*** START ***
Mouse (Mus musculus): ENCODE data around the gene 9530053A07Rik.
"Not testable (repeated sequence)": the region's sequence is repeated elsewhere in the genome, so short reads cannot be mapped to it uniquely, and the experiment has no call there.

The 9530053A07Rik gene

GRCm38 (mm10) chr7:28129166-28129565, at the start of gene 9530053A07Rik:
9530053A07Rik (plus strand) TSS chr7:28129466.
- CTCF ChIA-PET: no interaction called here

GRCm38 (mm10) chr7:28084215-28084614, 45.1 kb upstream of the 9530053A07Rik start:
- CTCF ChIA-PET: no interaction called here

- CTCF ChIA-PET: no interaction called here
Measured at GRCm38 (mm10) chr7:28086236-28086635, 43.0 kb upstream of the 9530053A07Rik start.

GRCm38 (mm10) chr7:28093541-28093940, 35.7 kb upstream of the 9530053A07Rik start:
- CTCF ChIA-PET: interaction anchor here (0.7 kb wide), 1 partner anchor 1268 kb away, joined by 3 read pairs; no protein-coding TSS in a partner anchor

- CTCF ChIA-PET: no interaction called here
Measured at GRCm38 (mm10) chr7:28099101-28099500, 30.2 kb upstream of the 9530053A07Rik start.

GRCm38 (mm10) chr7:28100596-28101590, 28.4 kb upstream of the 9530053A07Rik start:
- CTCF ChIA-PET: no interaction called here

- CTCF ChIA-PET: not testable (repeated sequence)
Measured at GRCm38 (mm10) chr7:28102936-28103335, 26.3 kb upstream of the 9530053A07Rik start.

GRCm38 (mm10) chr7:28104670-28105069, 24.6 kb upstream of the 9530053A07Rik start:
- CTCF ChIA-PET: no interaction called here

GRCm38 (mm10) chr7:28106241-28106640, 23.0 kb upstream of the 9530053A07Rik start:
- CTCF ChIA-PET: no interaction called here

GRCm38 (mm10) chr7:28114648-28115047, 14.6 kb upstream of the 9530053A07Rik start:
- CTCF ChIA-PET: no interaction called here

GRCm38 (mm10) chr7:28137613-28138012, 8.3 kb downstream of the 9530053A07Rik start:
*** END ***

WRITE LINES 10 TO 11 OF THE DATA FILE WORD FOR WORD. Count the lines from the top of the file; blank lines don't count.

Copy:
Measured at GRCm38 (mm10) chr7:28086236-28086635, 43.0 kb upstream of the 9530053A07Rik start.

GRCm38 (mm10) chr7:28093541-28093940, 35.7 kb upstream of the 9530053A07Rik start: